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UK PM issues Iran sanctions warning

  • Story Highlights
  • UK PM Brown: Iran faces "clear choice" between cooperation and tougher sanctions
  • Brown: Iran has "same absolute right" to civil nuclear program as any country
  • Brown says Iran has concealed nuclear activities, flouted U.N. Security Council
  • International community considers Iran a "critical proliferation threat," he adds
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LONDON, England (CNN) -- Iran faces a "clear choice" between between international cooperation over its plans to develop nuclear energy or tougher sanctions, British Prime Minister Gordon Brown warned at a conference in London on Tuesday.

A security guard stands by the nuclear reactor at Iran's Bushehr power plant.

A security guard stands by the nuclear reactor at Iran's Bushehr power plant.

Brown said Iran had an "absolute right" to develop nuclear energy for peaceful purposes but said it was a test case in helping all nations secure civil nuclear power without nuclear proliferation.

"We have to create a new international system to help non-nuclear states acquire the new sources of energy they need because -- whether we like it or not -- we will not meet the challenges of climate change without the far wider use of civil nuclear power," Brown said.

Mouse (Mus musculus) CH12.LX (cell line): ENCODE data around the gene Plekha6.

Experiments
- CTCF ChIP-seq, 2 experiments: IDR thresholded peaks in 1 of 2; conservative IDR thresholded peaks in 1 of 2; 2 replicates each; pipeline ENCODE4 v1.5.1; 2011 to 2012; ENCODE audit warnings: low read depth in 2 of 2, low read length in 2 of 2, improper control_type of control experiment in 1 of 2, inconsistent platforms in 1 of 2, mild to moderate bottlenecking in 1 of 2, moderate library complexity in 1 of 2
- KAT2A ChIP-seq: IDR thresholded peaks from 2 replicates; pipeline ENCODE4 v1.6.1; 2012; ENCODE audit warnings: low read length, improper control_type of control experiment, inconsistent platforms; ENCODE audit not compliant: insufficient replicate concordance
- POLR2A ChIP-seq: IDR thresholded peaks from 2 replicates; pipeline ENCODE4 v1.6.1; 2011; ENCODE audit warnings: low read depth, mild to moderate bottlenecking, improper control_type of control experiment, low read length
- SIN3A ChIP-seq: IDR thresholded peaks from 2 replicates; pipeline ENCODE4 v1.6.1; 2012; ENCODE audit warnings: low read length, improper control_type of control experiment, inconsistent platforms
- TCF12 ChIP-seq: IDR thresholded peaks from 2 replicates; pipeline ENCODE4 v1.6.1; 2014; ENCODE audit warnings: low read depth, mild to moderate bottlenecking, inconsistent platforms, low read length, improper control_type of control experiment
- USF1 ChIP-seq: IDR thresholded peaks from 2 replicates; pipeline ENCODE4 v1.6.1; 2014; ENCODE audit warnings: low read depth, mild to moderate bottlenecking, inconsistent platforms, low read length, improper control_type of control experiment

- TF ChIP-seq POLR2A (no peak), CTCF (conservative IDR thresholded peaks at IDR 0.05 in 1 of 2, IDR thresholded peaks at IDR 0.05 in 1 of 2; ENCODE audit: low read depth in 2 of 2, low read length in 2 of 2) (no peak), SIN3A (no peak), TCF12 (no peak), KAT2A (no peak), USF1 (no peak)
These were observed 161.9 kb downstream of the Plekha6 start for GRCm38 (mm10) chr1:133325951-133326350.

"Iran is a test case for this new philosophy of the right to civil nuclear power with sanctions for rule breakers," Brown continued.

"Let me be unequivocal: Iran has the same absolute right to a peaceful civil nuclear program as any other country. Indeed, the UK and international community stand ready to help Iran achieve it. But let me be equally clear that Iran's current nuclear program is unacceptable." Video Watch Brown send a warning to Iran »

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Brown will say that Iran has concealed nuclear activities, refused to cooperate with the International Atomic Energy Agency, and flouted U.N. Security Council resolutions -- all of which lead the international community to regard Iran as a "critical proliferation threat."

"Iran, therefore, faces a clear choice," he added. "Continue in this way and face further and tougher sanctions, or change to a U.N.-overseen civil nuclear energy program that will bring the greatest benefits to its citizens."

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